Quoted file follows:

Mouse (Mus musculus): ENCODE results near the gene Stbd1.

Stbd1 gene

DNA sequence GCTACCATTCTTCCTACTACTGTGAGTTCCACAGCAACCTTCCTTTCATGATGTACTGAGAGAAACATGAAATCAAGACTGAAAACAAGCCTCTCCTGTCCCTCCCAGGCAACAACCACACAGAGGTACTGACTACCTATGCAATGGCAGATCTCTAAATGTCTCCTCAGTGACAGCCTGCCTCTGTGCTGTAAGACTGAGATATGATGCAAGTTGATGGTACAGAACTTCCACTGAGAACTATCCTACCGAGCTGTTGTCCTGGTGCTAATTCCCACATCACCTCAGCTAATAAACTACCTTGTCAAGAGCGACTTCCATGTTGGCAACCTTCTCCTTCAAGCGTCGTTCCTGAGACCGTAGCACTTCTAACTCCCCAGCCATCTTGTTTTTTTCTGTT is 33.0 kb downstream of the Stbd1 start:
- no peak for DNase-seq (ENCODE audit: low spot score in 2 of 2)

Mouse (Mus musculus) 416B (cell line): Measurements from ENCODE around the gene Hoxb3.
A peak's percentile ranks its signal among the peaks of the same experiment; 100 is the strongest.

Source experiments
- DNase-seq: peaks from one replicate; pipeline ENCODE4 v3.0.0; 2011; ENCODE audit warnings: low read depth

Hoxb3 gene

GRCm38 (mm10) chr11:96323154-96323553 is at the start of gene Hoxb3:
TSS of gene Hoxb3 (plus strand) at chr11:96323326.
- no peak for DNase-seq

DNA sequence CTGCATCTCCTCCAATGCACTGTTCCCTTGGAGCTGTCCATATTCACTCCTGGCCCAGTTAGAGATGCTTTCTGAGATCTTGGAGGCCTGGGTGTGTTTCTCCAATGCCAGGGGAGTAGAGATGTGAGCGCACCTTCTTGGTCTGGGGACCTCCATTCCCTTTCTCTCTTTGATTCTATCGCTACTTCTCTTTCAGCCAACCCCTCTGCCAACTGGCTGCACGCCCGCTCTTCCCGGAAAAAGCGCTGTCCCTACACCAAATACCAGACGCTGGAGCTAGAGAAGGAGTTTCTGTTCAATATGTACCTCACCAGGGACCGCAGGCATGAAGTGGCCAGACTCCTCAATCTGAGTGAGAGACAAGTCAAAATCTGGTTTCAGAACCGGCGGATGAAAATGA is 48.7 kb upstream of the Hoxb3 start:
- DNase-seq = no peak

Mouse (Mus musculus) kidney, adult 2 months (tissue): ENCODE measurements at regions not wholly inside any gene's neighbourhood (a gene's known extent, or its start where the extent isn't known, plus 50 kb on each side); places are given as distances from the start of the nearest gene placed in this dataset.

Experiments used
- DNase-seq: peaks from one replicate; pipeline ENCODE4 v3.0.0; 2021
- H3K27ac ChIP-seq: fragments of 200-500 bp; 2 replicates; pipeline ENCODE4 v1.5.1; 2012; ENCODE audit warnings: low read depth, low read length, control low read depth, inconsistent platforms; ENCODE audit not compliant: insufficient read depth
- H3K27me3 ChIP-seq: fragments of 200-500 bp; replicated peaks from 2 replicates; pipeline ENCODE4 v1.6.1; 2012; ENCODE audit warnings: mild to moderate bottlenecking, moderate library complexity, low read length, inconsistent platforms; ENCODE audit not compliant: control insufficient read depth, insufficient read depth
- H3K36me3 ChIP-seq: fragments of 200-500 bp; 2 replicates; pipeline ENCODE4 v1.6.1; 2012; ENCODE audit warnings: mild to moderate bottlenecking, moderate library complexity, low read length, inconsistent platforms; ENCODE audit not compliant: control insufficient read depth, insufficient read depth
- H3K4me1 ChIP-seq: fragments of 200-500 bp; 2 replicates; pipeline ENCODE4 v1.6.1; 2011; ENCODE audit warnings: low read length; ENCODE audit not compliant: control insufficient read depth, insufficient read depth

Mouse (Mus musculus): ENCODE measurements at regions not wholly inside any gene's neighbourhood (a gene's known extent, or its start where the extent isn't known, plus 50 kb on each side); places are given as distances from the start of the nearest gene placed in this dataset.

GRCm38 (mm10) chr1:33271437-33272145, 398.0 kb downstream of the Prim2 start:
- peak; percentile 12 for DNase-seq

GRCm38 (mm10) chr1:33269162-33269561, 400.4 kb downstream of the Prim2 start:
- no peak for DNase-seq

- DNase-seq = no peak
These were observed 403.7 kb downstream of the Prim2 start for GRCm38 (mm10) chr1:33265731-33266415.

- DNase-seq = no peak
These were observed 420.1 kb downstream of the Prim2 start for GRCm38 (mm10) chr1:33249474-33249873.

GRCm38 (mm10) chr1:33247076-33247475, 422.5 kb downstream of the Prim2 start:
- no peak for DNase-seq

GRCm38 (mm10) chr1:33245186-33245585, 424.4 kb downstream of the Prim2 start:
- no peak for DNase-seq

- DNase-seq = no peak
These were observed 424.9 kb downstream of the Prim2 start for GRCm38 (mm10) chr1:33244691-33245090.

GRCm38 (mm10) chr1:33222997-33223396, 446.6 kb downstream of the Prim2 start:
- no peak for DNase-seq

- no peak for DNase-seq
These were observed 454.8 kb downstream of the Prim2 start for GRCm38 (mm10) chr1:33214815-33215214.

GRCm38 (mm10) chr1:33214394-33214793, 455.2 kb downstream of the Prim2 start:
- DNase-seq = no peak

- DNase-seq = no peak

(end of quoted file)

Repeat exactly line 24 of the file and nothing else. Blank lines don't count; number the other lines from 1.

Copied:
- peak; percentile 12 for DNase-seq